Now this is a change I can get behind. When playing Fire Emblem Heroes, I’m a huge culprit of the ‘look at a mission, then change teams up to fit said mission’ phenomenon. If that is, in fact, a phenomenon most players encounter.
Either way, the inconvenience of this issue is now a thing of the past. Instead of having to jump through seemingly 20 different pages to go from the entrance of a mission to the team editing screen, you can now go to team editing right away thanks to an extra button just at the bottom of the confirmation screen.
As you’ll see again with the other two things here, this change is all about convenience for the player, as just the fact that it was added at all leads me to believe other players had just as much to groan about as I did in regards to how long it took to get to the editing teams menu.
So good on you for listening to that bellyaching and turning it into constructive criticism, Intelligent Systems. I certainly know I appreciate the change.
Much like going to the team editing screen from a battle confirmation screen was a pain, so was going from a battle confirmation screen to the menu showing off whatever quests and missions you had available. If you were trying to accomplish a mission with a certain goal on a certain level, flipping through those screens was almost a necessity.
Luckily, thanks to Version 1.8’s push for convenience, that problem is also a thing of the past.
Now when you’re looking at missions you can go directly to wherever that mission is relevant for. Need to beat the Training Tower’s Tenth Stratum another six times? Well, here’s a button to go straight there. Plus, it works in reverse, which means you can go from the battle confirmation screen to the quests and missions tab and vice versa. Way cool.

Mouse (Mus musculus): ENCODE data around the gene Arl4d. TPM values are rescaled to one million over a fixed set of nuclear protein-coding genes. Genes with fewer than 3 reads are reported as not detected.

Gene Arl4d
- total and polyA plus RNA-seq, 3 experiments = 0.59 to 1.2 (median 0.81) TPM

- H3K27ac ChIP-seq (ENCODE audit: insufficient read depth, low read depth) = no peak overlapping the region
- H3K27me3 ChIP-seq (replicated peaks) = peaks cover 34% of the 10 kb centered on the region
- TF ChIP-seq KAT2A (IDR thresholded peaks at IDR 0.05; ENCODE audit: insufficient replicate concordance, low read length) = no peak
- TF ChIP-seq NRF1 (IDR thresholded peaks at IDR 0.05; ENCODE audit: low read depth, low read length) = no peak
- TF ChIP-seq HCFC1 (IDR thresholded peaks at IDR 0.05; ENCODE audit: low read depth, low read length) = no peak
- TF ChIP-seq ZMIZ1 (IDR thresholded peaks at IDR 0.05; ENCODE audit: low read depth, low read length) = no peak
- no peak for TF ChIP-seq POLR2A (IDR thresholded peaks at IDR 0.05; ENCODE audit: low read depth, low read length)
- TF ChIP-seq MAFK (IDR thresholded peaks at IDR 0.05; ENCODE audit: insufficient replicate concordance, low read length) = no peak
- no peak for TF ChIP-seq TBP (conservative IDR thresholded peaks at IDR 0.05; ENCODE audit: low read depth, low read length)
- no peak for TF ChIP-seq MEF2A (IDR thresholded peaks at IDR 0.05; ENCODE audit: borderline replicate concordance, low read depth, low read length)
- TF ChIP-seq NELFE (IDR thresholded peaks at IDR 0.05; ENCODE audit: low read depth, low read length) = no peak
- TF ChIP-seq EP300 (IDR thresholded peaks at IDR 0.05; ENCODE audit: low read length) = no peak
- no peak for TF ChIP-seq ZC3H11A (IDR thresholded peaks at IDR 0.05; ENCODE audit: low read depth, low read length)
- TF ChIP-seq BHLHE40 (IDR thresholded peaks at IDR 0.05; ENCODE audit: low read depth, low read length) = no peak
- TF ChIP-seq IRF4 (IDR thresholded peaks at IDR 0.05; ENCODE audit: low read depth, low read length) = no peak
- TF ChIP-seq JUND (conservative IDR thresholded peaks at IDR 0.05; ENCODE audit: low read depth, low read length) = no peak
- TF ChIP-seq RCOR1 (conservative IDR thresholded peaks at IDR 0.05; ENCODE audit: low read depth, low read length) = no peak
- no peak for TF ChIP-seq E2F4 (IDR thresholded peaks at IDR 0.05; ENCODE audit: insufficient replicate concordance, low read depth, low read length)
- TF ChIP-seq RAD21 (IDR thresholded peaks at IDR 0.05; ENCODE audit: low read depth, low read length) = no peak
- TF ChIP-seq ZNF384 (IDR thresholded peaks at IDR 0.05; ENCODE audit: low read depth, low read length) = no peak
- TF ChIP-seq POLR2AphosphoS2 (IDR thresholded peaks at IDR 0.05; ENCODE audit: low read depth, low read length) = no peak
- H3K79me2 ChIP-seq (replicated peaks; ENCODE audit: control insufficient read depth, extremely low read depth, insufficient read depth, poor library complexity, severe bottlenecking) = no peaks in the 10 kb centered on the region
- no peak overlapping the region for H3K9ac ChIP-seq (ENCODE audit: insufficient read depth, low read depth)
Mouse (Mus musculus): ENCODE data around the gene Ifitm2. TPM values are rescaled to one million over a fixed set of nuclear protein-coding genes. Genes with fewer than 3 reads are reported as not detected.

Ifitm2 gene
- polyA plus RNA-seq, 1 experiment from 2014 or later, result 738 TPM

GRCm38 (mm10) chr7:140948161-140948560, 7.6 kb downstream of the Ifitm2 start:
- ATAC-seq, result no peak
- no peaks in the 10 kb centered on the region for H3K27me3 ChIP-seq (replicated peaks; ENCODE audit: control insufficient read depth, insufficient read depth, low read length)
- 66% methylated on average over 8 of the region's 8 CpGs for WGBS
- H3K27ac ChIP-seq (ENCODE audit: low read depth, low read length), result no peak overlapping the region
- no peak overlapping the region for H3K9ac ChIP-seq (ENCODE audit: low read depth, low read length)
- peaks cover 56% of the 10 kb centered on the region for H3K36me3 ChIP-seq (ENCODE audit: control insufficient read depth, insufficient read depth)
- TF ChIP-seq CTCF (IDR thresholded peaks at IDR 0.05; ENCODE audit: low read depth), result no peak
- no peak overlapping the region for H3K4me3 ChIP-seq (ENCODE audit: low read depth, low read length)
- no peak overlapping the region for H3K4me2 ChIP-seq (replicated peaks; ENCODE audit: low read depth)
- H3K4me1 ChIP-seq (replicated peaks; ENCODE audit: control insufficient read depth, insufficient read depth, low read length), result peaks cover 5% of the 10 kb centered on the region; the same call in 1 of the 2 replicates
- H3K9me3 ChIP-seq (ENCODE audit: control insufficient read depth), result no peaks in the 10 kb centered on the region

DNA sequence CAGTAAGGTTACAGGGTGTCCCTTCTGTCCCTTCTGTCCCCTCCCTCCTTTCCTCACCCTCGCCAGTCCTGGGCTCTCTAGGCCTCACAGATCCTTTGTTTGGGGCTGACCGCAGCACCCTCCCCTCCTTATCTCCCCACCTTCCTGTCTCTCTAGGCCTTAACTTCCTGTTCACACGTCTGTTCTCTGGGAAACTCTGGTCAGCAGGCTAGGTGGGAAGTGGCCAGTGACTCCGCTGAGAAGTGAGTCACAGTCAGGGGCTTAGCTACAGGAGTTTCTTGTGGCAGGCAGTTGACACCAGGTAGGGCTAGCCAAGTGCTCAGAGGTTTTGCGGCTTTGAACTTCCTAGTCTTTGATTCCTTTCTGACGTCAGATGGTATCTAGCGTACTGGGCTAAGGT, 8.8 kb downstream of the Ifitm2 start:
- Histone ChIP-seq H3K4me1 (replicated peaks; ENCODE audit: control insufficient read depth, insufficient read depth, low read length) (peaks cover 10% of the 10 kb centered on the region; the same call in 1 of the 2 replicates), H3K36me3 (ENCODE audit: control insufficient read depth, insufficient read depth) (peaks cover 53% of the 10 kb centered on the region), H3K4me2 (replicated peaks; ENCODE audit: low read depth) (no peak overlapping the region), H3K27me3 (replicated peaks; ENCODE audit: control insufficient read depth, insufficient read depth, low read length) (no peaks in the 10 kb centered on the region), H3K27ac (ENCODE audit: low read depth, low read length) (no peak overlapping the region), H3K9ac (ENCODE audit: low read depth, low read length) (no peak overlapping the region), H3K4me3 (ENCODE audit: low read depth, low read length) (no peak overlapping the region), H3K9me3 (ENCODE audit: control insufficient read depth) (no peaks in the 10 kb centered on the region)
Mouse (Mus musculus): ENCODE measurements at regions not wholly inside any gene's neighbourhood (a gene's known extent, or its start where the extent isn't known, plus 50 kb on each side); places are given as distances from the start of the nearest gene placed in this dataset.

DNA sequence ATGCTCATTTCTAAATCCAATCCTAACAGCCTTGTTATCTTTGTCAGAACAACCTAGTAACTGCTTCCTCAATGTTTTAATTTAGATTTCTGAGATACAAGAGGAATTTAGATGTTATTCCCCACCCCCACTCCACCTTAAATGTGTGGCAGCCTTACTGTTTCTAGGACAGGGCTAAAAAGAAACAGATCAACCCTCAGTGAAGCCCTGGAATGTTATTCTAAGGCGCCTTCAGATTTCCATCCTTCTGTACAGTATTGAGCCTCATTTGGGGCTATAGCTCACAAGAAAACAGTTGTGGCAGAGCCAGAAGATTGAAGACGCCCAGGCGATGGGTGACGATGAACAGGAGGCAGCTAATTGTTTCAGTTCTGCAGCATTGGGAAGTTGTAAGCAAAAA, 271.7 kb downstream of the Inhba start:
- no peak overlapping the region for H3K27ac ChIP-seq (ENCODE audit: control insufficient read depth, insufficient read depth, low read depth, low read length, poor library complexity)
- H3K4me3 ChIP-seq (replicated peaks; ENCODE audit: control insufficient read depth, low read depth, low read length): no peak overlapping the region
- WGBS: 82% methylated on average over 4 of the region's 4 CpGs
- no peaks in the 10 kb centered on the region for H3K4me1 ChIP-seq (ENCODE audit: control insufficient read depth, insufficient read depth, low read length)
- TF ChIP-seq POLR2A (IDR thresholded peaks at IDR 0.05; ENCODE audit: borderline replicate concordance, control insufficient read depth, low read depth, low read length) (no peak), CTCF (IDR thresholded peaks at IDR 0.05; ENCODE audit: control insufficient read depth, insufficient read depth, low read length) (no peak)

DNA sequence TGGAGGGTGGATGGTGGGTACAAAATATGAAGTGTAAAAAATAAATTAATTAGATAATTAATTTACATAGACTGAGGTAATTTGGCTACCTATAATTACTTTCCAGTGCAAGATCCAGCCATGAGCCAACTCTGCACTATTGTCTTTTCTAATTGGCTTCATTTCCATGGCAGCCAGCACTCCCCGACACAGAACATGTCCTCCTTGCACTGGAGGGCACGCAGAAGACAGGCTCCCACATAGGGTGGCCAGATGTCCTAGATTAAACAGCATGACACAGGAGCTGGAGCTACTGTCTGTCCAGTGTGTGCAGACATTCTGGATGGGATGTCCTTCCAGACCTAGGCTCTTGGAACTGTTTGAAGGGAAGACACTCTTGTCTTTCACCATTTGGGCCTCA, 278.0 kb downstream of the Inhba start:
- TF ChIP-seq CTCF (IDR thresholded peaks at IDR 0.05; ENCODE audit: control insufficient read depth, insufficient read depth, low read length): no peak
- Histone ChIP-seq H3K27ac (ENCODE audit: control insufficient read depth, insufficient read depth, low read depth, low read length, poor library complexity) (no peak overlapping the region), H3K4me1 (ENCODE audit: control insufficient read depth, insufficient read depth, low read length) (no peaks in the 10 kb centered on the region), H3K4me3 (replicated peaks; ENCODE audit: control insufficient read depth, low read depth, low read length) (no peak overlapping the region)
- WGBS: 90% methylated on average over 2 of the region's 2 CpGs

However, I think my favorite part of this change is that it also added these:
Markers showing off which options include mission-specific things you can complete is honestly incredible. It again removes the need to flip between two pages to pick up on the information you need, but in a much more streamlined way.
I would probably argue this addition is my favorite part of this entire update, just because it’s exactly the sort of thing I’ve been internally asking for since the day the game came out.
With this one, what you see is what you get. Now there’s a more convenient button available (if you turn it on in your settings menu) to turn auto-battling on and off. During a game mode where you have to fight multiple teams in succession, this also keeps it on across multiple battles.
Simple convenience is the name of the game here, folks. Not too much to say, but the effort to improve the user experience is cool to see seeping through every inch of this game as time goes on.
Beyond those three, a number of other things were done that I figure are best left up to the concise words bestowed by in-game text:
I haven’t played a lot with character supports beyond doing it for some stat buffs between my calvary units as a test run, but I guess it’s nice to see a more concise list of the benefits it provides right from the Support Rank icon. Don’t have much to say beyond that, however.
Voting Gauntlets don’t happen that often, and an aesthetic change as small as darkening out the members of a team you have selected other than the one that will appear in the Gauntlet is definitely more of an unnoticeable change unless you’ve been playing this game as long as I have. While I did notice this before even reading it in the change log, I’ll say pretty bluntly that it doesn’t change my life much at all.